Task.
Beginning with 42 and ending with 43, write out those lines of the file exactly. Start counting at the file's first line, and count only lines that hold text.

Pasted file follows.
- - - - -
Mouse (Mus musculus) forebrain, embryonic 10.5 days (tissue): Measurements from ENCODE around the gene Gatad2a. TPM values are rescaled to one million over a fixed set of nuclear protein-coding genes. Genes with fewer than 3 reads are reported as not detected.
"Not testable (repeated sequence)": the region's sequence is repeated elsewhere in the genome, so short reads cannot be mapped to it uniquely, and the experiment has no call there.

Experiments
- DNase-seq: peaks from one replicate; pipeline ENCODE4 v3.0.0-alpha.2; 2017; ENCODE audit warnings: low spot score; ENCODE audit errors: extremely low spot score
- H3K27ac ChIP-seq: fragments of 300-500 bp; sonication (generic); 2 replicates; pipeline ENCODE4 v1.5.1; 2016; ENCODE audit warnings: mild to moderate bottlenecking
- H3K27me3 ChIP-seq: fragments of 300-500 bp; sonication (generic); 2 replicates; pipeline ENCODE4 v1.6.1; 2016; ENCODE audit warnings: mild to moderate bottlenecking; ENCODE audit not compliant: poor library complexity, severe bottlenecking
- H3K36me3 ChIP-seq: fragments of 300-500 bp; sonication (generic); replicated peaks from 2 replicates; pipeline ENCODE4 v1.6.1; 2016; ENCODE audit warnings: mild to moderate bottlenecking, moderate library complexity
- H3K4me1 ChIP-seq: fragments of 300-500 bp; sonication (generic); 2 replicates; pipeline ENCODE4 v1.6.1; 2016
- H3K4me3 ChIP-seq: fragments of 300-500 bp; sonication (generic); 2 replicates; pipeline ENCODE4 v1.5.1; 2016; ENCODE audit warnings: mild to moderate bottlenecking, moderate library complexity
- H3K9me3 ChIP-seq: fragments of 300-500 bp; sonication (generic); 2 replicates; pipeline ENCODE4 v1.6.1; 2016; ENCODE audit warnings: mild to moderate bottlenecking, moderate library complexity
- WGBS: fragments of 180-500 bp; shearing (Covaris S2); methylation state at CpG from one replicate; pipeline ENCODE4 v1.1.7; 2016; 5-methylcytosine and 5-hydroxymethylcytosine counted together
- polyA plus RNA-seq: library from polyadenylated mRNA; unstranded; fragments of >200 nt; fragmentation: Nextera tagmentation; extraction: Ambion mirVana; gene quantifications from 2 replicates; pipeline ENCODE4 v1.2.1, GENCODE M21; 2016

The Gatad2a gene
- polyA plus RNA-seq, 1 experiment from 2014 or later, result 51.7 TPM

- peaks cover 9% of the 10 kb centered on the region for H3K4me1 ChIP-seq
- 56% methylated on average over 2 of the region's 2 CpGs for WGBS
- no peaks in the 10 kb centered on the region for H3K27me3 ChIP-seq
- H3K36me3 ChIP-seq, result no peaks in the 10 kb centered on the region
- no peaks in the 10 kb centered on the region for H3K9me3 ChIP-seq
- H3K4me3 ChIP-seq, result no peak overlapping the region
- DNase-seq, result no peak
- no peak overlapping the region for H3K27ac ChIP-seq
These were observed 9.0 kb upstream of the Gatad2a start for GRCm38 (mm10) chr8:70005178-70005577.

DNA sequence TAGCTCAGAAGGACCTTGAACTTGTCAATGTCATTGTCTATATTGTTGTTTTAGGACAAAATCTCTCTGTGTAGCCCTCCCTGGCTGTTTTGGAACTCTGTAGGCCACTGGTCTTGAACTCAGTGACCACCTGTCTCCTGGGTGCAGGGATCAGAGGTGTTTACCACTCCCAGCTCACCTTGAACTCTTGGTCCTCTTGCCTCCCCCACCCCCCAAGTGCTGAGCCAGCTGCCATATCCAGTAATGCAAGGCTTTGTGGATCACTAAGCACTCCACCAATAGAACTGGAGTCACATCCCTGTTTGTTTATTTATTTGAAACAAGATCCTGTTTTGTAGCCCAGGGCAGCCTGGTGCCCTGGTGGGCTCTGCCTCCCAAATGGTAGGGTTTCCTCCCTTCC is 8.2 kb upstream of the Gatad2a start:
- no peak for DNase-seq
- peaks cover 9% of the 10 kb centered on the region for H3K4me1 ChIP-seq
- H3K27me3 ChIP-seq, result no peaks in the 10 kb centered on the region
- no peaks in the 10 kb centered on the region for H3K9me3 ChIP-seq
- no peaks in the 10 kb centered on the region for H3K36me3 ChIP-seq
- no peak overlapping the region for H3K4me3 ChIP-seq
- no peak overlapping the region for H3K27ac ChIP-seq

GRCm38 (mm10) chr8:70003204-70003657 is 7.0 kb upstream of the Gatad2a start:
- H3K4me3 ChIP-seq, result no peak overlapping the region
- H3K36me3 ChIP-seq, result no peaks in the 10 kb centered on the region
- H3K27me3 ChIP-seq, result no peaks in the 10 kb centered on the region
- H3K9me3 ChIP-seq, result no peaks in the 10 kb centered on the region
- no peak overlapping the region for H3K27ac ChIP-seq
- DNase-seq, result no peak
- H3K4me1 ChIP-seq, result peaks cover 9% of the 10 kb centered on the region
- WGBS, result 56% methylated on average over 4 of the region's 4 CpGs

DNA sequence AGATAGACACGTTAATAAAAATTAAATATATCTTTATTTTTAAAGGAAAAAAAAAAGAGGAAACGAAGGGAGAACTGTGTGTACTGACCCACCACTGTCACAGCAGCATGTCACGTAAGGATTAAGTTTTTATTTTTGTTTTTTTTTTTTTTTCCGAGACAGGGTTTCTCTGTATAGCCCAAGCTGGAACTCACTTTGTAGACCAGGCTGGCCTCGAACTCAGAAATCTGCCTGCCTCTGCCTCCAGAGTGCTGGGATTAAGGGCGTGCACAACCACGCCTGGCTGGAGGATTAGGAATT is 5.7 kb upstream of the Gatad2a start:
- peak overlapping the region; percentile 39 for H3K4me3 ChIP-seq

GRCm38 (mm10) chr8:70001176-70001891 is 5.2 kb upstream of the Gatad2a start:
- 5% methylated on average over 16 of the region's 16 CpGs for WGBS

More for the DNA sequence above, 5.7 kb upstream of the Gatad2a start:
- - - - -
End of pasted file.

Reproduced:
- peak overlapping the region; percentile 39 for H3K4me3 ChIP-seq

GRCm38 (mm10) chr8:70001176-70001891 is 5.2 kb upstream of the Gatad2a start: